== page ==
FCI pre-test to post-test comparison

Students at Cuesta College (San Luis Obispo, CA) were administered the 30-question Force Concept Inventory (David Hestenes, et al.) during the last week of instruction.

The pre- to post-test gain for this semester is:

Physics 205A fall semester 2016 sections 70854, 70855, 73320
<initial%>= 33% ± 15% (N = 60)
<final%>= 39% ± 17% (N = 48)
<g>= 0.10 ± 0.21 (matched-pairs); 0.10 (class-wise)

Student's t-test of the null hypothesis for Cuesta College FCI pre-test scores versus post-test scores results in p = 0.033 (t = –2.16, sdev = 4.69, degrees of freedom = 106), thus there is a statistically significant difference between Cuesta College FCI pre-test and post-test scores.

This Hake gain is comparable to (but slightly lower than) previous semesters' results for algebra-based introductory physics at Cuesta College (0.17-0.33), but similarly comparable to (but slightly lower than) previous gains for calculus-based introductory physics at Cuesta College (0.14-0.16), as discussed in previous postings on this blog.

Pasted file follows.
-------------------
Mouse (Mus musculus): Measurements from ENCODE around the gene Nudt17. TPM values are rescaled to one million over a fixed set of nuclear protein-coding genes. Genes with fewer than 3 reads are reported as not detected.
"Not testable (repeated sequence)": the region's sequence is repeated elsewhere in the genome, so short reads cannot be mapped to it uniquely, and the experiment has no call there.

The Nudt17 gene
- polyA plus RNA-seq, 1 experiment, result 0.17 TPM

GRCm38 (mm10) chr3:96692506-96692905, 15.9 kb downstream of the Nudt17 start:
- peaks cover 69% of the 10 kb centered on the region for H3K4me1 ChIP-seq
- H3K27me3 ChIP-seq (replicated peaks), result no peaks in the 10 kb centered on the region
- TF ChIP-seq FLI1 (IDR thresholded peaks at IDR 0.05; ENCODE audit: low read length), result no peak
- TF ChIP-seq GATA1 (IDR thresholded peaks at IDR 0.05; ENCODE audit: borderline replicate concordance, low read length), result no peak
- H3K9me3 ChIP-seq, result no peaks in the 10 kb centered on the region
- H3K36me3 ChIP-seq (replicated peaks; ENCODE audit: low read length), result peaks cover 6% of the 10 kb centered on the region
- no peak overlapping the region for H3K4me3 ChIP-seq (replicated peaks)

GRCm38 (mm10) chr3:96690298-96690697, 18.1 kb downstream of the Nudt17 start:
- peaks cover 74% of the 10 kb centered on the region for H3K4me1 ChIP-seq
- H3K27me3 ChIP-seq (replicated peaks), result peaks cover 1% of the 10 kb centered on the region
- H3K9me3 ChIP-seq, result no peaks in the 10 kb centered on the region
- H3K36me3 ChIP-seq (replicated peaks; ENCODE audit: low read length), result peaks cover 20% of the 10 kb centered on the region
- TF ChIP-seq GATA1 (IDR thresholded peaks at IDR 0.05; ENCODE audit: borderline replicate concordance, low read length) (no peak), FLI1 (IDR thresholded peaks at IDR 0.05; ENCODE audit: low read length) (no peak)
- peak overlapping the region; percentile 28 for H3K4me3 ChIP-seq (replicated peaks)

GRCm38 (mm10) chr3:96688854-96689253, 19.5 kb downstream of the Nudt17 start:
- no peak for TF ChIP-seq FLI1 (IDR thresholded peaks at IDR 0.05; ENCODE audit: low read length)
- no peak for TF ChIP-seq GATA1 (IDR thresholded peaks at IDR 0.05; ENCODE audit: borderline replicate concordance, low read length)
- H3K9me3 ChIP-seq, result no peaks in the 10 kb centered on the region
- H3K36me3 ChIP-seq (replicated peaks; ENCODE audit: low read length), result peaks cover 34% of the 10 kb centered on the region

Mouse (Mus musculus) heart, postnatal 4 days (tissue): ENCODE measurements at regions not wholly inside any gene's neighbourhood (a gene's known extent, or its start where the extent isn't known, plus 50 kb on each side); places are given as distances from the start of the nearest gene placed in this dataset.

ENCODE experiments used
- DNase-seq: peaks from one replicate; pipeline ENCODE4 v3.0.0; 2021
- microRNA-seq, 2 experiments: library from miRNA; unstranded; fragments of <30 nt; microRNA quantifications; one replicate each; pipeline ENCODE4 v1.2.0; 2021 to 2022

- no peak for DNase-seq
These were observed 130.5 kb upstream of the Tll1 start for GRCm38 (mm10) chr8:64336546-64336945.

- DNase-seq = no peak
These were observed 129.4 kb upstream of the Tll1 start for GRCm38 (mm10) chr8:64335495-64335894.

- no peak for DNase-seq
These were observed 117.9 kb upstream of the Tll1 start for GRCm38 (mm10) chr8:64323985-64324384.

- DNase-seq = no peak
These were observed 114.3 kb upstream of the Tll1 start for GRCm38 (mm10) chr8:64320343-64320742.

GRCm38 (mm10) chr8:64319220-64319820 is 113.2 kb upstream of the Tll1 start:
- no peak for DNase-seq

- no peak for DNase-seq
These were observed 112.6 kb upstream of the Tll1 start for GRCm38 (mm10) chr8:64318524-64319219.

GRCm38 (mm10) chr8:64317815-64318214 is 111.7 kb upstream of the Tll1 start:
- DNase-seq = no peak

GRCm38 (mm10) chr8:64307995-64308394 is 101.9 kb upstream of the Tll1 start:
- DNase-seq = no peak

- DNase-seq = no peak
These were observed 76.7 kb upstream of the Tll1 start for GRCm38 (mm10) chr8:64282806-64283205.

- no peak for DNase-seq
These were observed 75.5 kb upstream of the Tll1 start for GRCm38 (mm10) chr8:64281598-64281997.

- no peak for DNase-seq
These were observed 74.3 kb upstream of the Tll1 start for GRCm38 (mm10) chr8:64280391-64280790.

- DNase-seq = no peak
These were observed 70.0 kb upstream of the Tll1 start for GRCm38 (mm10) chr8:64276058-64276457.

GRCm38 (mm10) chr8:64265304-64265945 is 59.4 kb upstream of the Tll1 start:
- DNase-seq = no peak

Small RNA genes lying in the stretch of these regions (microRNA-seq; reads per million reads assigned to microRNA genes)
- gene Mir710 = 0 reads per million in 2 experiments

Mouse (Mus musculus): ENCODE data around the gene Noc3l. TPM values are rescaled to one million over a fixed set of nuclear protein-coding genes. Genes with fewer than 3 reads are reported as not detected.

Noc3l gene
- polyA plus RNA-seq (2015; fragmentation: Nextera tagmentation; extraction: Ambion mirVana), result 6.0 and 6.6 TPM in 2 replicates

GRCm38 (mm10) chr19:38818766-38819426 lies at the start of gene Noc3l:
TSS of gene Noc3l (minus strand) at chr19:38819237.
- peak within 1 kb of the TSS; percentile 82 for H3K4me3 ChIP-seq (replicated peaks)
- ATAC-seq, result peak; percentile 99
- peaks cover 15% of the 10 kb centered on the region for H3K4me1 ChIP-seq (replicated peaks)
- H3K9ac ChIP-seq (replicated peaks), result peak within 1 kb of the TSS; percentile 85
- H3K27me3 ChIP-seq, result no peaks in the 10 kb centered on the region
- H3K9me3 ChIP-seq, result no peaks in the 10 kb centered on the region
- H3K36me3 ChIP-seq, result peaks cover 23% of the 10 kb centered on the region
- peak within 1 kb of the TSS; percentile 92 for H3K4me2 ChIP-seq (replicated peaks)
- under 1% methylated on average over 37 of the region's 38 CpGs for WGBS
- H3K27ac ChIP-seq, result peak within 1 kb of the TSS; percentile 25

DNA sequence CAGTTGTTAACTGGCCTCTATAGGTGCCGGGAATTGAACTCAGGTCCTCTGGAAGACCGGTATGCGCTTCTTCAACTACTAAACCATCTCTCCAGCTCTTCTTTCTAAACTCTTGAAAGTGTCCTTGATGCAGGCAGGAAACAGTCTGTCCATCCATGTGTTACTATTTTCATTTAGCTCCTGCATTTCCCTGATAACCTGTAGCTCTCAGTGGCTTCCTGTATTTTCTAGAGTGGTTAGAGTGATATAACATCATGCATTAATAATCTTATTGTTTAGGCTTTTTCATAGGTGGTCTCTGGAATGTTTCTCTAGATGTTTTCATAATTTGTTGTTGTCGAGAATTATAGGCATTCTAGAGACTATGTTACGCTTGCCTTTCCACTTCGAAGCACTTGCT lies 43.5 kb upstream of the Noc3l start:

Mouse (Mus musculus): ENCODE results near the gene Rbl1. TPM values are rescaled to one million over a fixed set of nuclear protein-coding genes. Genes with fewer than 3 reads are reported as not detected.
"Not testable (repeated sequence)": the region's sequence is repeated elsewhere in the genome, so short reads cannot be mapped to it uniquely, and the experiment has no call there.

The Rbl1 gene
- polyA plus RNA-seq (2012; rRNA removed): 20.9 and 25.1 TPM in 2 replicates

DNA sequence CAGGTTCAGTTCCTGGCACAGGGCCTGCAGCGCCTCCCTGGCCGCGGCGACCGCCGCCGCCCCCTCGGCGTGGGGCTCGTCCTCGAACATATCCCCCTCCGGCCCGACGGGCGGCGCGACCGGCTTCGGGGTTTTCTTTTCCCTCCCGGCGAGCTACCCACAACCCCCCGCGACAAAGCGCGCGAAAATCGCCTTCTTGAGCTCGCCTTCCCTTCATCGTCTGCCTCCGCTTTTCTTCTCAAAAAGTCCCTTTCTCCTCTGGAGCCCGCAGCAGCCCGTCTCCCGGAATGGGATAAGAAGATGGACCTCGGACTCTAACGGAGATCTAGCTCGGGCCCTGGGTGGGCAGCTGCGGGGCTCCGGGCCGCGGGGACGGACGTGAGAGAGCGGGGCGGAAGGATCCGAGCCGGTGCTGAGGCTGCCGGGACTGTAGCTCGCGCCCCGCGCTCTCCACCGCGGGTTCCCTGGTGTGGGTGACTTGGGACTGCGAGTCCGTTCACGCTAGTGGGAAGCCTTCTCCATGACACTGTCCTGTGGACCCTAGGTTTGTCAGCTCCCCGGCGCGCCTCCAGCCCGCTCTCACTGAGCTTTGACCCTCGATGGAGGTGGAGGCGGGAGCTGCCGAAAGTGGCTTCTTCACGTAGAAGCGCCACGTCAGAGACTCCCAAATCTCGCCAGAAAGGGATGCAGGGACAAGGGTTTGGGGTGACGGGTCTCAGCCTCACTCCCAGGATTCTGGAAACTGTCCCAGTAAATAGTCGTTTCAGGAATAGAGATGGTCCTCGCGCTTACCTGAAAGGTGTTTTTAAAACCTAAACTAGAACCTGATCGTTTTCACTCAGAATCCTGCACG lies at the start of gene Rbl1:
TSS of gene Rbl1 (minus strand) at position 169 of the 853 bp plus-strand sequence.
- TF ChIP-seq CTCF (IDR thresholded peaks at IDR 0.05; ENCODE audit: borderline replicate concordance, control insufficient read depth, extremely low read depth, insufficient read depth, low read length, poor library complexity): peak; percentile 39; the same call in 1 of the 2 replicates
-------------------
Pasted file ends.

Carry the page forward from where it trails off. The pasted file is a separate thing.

Notable about this Physics 205A class at Cuesta College since fall semester 2015 is the presence of an embedded tutor (student teaching assistant circulating in class along with the instructor during open discussion and problem-solving sessions); and from fall semester 2014 onwards is the requirement that students read and answer questions on the textbook and lecture slides before coming to lecture (in a "flipped classroom"), instructor discussion in-class based on answering student questions and concerns submitted online previous to lecture, in-class problem-solving sessions ("lecture-tutorials," including ranking tasks, and a brief written explanation of a selected question submitted by each student every lecture), open-ended labs, and the continuing use (since fall semester 2011) of flashcards rather than electronic response system "clickers" (Classroom Performance System, einstruction.com), to engage in "think-pair-share" (peer-instruction).

D. Hestenes, M. Wells, and G. Swackhamer, Arizona State University, "Force Concept Inventory," Phys. Teach. 30, 141-158 (1992).
Development of the FCI, a 30-question survey of basic Newtonian mechanics concepts.

Previous FCI results:

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